He may be a leading figure at the cutting-edge Italian design behemoth that bears his name, but Matteo Alessi, great-grandson of the company's founder, Alberto, would rather spend his weekends pottering around B&Q than cruising the aisles of the Conran Shop.
On a whistle-stop visit to London to promote his design company's latest partnership – with the Italian brewer Peroni – Matteo is wondering whether he has time to squeeze in a quick visit to Britain's leading DIY store.
"Every time I get off the plane I get this stupid grin on my face which I can't wipe off," he says. "I could spend days wandering round B&Q."
His love for galvanised steel screws and flat-pack garden furniture aside, Matteo, 30, had to pass three tests before he was allowed to work for the family firm. The brand has been around for nearly 90 years, and is still very much a family business, but the company has applied strict rules to the employment of anyone bearing its name.
Matteo is the only one of his 15-strong generation who works for the family firm. He gained his Master's degree (rule one), learnt a second language (rule two) and worked for another company for two years (rule three) before he was embraced by his elders.
He rose through the ranks to become head of Alessi UK, and lived in London for three years, until January this year when he returned to Italy for the birth of his six-month-old twins, Giacomo and Annalisa. He is now in charge of marketing and international development, and it is this role that has brought him back to London. He is clearly happy to be here.
But his trip to B&Q may have to wait until his next visit. Matteo is not just here to launch the company's collaboration with Peroni but also the publication of a glossy coffee table book about a range of products influenced by the National Palace Museum of Taiwan.
The marriage of Alessi and Peroni, two well-known Italian brands, sums up both the company's ethos and its approach to design. "For other companies, the design of the product is the spice that makes the food taste good. For Alessi it is the main ingredient," he says.
The company was founded in 1921 and began selling ranges for the catering and restaurant trade. By the 1940s it was creating its own products. Right from the start, design was the driving force. Indeed, Alessi pieces are part of more permanent museum collections than those of any other design house.
The company will spend as long as it takes making sure everything is exactly right. One range of pots and pans was nine years in development; production of the Bombé tea set was halted for a year because there was only one person who knew how to weld the handles to the exact specification, and when he died it took 12 months to train someone else. (There's now a backup).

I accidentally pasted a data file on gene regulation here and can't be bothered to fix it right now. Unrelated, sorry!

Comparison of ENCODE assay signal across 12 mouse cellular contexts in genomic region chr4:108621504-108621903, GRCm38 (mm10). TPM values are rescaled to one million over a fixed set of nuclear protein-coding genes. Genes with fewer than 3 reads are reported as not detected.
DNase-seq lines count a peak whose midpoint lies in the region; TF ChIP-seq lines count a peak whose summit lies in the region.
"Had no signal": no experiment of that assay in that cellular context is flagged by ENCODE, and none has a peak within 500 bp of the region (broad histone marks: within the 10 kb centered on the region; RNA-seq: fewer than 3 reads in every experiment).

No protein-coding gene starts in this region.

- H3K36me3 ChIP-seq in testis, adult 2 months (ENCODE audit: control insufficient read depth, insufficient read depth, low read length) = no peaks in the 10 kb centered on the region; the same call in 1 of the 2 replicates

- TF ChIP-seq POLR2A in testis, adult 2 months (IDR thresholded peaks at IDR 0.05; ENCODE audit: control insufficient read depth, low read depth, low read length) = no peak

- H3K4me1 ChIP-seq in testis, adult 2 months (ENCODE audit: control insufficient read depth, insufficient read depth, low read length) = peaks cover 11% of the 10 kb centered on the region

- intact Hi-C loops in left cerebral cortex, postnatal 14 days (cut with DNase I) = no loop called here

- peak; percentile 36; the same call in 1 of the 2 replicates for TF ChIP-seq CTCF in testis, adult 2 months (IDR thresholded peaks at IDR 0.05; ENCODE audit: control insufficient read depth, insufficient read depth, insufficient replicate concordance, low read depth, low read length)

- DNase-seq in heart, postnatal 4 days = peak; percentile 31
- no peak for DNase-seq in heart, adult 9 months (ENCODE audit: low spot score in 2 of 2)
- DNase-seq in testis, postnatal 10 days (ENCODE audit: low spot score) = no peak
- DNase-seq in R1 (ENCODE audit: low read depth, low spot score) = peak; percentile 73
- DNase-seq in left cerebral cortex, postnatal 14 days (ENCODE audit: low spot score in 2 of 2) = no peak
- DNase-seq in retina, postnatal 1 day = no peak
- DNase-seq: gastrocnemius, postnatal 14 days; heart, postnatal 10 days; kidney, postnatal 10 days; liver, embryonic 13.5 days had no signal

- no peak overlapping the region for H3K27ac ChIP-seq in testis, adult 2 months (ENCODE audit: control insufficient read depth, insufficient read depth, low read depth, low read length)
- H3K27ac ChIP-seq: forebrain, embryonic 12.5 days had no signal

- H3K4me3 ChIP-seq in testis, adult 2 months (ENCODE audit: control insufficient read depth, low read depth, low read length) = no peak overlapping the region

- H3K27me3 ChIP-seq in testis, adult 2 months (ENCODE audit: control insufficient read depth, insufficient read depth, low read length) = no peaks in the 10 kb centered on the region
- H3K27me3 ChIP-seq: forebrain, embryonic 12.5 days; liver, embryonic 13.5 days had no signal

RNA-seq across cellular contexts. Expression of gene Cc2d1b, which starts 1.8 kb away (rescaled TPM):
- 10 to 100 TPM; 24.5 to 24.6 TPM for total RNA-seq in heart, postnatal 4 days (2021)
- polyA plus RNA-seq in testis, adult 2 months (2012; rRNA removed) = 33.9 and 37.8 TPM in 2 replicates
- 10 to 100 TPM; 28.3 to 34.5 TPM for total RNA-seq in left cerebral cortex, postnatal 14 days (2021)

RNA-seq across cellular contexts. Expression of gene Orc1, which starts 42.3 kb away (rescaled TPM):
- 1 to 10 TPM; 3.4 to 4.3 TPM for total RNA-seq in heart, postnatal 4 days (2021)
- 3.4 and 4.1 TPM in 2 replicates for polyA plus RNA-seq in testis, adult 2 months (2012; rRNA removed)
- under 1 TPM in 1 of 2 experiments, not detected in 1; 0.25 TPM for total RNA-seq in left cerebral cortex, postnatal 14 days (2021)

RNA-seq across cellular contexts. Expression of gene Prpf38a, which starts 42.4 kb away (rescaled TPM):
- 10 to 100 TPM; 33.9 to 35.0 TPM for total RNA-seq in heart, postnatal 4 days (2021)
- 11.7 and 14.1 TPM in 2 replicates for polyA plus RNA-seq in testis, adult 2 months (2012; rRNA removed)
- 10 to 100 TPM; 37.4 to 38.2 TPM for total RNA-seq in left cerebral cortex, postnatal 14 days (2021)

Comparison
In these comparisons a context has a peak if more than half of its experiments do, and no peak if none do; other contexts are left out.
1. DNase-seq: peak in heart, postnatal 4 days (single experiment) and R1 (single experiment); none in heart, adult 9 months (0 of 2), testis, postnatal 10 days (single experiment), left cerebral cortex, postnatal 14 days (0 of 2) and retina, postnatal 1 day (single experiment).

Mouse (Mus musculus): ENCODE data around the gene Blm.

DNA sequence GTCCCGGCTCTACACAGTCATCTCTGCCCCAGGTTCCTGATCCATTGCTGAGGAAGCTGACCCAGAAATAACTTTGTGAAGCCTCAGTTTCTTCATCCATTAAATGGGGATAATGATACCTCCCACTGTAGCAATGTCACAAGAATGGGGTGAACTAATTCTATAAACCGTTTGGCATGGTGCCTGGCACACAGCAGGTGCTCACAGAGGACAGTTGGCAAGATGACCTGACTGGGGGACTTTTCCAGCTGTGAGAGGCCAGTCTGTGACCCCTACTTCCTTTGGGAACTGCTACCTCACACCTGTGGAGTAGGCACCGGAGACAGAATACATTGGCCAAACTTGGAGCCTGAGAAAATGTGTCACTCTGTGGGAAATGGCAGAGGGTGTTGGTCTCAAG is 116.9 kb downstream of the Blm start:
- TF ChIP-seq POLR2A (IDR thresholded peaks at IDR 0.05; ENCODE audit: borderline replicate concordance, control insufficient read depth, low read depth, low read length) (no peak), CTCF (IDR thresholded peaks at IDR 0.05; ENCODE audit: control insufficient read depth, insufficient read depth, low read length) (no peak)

In addition to its in-house team, Alessi pioneered the idea of working in collaboration with independent designers and architects. This, it claims, keeps its products free from corporate influence, and has led to some 500 partnerships with designers including Ron Arad, who designed a bottle cooler, and Phillippe Starck.
Stefano Giovannoni has produced much of the current collection, from bathrooms to kitchen and tableware. Trained as both architect and industrial designer, he has worked not only with Alessi, but also with Magis, Siemens, Seiko and Fiat, among others.
Giovannoni's latest collection is a collaboration with the National Palace Museum of Taiwan, which houses works from 5,000 years of Chinese history; he used it as inspiration for a series of tableware. An accompanying book, OrienTales: Eastern Tales Through Western Eyes, charts this partnership with a series of photographs showing both the products and the artefacts that inspired them. The designs, such as the Chin Family timer and salt and pepper pots, or the Lily Pad sushi plate, are all available from the store.
Before rushing off to his next appointment, Matteo found time to choose his favourite Alessi creations, "apart from my children" – one from each decade since the company started making its own products in the 1940s.
Matteo Alessi 'My favourite designs through the decades'
The Bombe Tea and Coffee Set
The last thing designed by my grandfather, Carlo, and it still looks modern today. He made it as an engagement present for my grandmother because he didn't like the set she was using. Unfortunately she was from the Bialetti family – makers of espresso machines – so his prospective father-in-law wasn't too pleased.
Citrus Basket 370
This was produced by the Alessi factory rather than a named designer. It's in almost every bar in Italy filled with fruit and I just love its simplicity.
Another iconic product, which my wife Daniela and I had at our wedding filled with almonds for every guest.
This range was Alberto's first project and way ahead of its time. You could mix and match what you wanted to buy and the pieces were designed to go from freezer to oven to table. But people didn't want it. They wanted to buy a complete set rather than pick and choose. We relaunched it in 2005 and it's a huge success.
I love this coffee maker designed by Richard Sapper. It's one of the few that doesn't have a screw base. The handle has to be cooked in a particular way to oxidise it to reach that colour which will last for ever.
If you like Alessi, you will probably recognise the Philippe Starck lemon squeezer. However, you might not know that Starck was initially commissioned to design a tray. But, lunching on squid one day and waiting for the lemon he wanted to squeeze over it, he started making doodles of what would become the iconic squeezer.
Ron Arad cooler
My choice for the noughties is this Ron Arad cooler. It's the latest collaboration between Alessi and Peroni beer. The collection includes this cooler, a bottle opener and a bowl for nibbles. Only 500 of each will be produced, as well as 100 chrome ice buckets. All will be available from late September.